Panel vets DHS nominee on cybersecurity today

President Donald Trump’s nominee to lead the Homeland Security Department will face questions about her cybersecurity views before the Senate Homeland Security panel this morning, although perhaps fewer than other nominees might given her extensive background in the subject and other pressing DHS concerns.

Kirstjen Nielsen, most recently the deputy White House chief of staff and before that the DHS chief of staff, gained a reputation as a cyber expert from her work at George Washington University’s Center for Cyber and Homeland Security, among other posts. Sen. Steve Daines’ office, for instance, told MC he plans to ask Nielsen about her views on encryption and the balance between security and privacy, especially in light of the news that the FBI says it hasn’t been able to unlock the phone of the suspected Sutherland, Texas, shooter. Daines has co-sponsored legislation in the past to create a commission examining encryption.

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Sen. Maggie Hassan has cyber questions, too. Hassan’s press secretary Ricki Eshman told MC the topic is one of the New Hampshire Democrat’s “top priorities on the Senate Homeland Security Committee,” pointing to a bill the lawmaker introduced with Sen. Rob Portman, the Hack DHS Act (S. 1281), which would create a bug bounty program at the department.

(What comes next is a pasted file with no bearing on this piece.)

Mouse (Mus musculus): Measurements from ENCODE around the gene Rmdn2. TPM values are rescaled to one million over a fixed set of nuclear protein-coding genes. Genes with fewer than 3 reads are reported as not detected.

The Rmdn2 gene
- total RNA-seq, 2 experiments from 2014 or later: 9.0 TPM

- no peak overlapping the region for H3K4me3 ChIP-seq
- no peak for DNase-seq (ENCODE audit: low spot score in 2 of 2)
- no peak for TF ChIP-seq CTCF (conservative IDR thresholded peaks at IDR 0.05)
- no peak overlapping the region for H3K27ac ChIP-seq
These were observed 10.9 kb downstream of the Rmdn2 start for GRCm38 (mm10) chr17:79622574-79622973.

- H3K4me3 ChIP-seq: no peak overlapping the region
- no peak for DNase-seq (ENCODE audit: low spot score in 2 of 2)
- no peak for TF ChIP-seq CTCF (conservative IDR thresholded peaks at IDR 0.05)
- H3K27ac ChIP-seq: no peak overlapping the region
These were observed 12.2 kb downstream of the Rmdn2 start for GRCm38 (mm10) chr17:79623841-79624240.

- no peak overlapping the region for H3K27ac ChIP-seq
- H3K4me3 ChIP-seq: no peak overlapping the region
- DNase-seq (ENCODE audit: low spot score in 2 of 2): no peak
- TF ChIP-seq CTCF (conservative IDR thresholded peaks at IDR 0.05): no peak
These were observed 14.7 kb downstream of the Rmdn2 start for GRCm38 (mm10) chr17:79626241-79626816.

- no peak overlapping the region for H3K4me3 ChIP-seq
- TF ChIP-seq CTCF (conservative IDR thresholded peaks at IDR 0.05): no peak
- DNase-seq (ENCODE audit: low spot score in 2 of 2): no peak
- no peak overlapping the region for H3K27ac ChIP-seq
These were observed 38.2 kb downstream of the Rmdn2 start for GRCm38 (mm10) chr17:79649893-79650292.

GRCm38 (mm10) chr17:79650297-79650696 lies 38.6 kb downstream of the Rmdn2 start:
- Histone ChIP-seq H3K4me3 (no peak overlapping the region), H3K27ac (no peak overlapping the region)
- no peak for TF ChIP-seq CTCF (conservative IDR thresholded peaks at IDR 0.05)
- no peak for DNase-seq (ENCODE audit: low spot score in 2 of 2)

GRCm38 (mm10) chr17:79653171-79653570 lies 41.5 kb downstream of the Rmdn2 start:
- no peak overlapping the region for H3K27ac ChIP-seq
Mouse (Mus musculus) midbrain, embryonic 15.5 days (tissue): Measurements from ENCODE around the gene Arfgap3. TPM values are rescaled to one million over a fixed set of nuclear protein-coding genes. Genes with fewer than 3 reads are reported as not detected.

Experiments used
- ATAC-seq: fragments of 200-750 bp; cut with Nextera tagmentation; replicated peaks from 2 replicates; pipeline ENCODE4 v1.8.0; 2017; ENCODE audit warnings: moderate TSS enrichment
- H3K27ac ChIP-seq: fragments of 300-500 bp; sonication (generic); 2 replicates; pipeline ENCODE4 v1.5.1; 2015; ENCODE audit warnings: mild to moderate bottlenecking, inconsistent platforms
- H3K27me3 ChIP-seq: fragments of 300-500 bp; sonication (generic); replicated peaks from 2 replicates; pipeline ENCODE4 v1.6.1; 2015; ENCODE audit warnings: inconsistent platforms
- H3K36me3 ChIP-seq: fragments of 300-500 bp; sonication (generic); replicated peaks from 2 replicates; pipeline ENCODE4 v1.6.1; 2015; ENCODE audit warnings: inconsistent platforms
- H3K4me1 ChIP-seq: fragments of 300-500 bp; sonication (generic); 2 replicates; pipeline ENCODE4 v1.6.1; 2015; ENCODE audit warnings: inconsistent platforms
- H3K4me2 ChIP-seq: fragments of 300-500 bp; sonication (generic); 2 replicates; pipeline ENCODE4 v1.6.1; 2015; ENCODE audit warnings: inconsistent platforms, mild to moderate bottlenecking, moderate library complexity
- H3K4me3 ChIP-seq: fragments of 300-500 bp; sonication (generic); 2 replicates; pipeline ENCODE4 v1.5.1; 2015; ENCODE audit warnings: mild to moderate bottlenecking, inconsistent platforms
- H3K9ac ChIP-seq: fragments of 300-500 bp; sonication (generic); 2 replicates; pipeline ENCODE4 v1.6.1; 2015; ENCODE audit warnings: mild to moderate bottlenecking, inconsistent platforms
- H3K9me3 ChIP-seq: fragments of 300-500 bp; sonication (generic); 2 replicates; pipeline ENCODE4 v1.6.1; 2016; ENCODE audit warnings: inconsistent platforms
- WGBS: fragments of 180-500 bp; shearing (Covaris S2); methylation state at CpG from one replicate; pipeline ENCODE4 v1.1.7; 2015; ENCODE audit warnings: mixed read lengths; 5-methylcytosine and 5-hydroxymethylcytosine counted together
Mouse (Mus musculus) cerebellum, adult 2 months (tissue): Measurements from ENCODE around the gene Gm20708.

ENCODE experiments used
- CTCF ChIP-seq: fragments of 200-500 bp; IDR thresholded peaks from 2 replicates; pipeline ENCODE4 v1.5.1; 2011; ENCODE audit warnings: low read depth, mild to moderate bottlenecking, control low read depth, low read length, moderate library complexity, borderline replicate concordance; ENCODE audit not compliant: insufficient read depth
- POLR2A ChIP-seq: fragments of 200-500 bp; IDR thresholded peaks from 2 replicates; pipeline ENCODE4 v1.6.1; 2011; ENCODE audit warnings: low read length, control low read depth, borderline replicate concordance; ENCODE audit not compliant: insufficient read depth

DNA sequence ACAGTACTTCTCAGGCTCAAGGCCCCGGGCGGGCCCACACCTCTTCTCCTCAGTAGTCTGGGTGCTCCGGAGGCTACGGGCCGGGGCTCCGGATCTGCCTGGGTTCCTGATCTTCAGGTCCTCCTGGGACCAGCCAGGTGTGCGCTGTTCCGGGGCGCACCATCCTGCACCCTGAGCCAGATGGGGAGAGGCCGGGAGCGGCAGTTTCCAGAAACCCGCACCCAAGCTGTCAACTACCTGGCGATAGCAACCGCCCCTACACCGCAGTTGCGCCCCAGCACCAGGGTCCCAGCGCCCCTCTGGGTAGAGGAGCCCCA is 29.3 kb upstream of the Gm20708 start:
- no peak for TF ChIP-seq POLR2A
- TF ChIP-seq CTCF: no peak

“One of the areas she is best-versed is with respect to cybersecurity,” Sen. Tom Carper, formerly the panel’s top Democrat, told MC. “I think the concern a lot of us have about the nominee is not her familiarity with cybersecurity, but her ability to lead the department with 240,000 people spread all over the world whose issues concern a whole lot more than cybersecurity,” Carper said. A spokesman for Sen. Claire McCaskill, the panel’s current top Democrat, said the Missouri lawmaker wants to hear “the nominee discuss her background and policy positions on a variety of issues given how important a role DHS plays in everything from counterterrorism to disaster response.” A committee staff questionnaire has already revealed some of Nielsen’s views on cybersecurity at DHS.

Before the hearing has even taken place, though, there are signs of Democratic dismay at the panel’s plans for a scheduled Thursday vote on Nielsen, much quicker than the usual time between a nomination hearing and vote. “Why the rush? Why the rush?” Carper asked. “I don’t think there’s the need for that kind of speed.” Committee Chairman Ron Johnson predicted smooth confirmation for Nielsen, however. He also plans to address cybersecurity in his opening remarks. “As the use of the internet increases, so do the threats posed by social media inspired acts of terrorism, hacking and cyberattacks,” Johnson’s prepared opening remarks read. Nielsen’s hearing is one of three major cyber events on the Hill today. Read on for the rest.

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